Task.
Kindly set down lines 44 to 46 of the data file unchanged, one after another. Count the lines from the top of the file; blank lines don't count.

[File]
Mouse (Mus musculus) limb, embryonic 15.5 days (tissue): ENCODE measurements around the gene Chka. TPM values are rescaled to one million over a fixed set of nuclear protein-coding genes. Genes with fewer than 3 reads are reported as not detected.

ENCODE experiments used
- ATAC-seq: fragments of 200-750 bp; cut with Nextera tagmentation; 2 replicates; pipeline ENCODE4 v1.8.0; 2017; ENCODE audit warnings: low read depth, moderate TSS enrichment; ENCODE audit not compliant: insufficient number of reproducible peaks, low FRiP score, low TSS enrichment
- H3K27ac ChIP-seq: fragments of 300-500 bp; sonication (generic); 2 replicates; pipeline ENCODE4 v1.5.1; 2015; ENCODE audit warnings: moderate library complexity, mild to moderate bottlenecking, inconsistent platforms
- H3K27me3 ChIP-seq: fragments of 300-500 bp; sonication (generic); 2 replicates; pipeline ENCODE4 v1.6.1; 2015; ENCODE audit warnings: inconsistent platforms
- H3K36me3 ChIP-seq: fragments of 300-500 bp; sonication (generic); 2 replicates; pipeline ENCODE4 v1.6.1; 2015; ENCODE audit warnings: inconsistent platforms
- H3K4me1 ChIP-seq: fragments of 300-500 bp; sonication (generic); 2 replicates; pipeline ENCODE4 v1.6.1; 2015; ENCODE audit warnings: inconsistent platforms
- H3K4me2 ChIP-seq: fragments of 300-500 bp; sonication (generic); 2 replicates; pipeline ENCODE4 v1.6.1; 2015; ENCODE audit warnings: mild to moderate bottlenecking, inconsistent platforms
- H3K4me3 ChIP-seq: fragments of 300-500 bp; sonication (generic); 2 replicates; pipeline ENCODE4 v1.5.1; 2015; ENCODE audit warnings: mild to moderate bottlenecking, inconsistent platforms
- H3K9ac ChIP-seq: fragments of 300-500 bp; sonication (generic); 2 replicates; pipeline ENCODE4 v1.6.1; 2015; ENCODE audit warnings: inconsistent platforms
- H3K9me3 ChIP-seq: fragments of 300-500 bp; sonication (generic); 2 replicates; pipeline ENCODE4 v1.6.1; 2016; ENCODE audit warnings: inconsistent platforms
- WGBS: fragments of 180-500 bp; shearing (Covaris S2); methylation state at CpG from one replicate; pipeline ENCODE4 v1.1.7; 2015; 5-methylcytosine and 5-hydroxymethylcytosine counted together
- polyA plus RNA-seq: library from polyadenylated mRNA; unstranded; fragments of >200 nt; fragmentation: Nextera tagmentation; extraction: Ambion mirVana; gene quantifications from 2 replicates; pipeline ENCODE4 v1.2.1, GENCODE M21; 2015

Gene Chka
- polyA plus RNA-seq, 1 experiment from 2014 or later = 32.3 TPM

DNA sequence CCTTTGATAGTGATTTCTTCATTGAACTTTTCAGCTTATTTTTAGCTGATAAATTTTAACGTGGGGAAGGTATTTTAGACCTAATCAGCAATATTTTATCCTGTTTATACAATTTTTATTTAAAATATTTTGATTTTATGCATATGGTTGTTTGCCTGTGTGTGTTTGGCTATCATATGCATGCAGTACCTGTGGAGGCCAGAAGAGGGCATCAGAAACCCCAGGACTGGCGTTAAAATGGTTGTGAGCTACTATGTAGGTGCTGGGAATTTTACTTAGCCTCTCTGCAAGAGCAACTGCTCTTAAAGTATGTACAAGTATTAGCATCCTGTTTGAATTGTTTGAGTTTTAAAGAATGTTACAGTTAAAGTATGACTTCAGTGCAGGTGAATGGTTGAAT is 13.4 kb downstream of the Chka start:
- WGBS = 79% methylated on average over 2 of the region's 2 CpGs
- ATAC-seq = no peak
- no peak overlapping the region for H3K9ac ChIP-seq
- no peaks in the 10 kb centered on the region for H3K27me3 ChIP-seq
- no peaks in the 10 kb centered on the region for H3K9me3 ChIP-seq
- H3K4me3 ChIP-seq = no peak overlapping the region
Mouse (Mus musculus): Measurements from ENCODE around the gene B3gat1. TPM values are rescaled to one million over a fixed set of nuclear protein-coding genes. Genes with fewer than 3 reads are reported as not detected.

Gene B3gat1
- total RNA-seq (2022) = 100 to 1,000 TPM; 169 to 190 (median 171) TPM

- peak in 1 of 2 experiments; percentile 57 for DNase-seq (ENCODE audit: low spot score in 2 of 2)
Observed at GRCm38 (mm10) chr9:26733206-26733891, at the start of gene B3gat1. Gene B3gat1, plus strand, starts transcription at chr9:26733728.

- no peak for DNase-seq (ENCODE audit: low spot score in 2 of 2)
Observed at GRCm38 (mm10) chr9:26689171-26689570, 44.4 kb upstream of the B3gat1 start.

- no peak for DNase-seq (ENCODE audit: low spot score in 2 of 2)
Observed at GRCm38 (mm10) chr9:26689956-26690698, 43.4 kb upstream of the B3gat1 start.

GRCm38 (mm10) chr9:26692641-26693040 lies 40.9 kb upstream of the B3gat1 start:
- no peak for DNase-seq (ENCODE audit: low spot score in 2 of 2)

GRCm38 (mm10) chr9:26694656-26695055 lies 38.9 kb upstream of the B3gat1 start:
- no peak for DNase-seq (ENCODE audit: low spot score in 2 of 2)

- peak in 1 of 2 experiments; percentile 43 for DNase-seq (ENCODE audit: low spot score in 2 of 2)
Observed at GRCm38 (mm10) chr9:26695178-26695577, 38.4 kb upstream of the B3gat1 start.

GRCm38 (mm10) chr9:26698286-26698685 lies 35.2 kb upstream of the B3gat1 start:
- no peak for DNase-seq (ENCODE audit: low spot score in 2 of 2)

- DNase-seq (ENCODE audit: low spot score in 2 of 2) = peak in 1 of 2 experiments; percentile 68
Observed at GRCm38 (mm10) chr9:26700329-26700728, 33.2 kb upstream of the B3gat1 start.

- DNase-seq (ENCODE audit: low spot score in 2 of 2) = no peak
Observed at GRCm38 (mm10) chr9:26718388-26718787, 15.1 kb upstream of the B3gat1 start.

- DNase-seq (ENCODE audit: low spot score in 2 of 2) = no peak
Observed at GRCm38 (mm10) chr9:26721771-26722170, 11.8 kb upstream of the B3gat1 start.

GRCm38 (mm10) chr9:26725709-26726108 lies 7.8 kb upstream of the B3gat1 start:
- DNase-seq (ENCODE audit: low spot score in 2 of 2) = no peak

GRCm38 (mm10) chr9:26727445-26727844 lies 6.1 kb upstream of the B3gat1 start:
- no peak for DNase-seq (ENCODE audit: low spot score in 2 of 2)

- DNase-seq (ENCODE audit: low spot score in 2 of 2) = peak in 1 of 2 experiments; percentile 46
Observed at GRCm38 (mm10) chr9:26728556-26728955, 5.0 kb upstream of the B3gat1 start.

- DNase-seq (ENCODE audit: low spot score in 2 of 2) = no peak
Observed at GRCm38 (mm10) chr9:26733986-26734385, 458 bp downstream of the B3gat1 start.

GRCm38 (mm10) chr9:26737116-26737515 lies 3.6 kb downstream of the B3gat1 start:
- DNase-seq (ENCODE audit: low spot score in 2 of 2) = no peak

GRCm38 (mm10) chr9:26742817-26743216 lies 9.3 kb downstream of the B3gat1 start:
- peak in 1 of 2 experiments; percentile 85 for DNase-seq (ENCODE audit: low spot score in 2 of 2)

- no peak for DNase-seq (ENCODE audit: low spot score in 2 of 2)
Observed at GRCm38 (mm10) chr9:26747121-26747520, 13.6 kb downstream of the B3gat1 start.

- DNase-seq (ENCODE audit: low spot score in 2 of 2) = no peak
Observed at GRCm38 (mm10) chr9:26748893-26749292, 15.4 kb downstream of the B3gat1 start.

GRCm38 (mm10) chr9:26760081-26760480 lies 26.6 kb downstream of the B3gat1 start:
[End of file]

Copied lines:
- DNase-seq (ENCODE audit: low spot score in 2 of 2) = no peak
Observed at GRCm38 (mm10) chr9:26721771-26722170, 11.8 kb upstream of the B3gat1 start.

GRCm38 (mm10) chr9:26725709-26726108 lies 7.8 kb upstream of the B3gat1 start: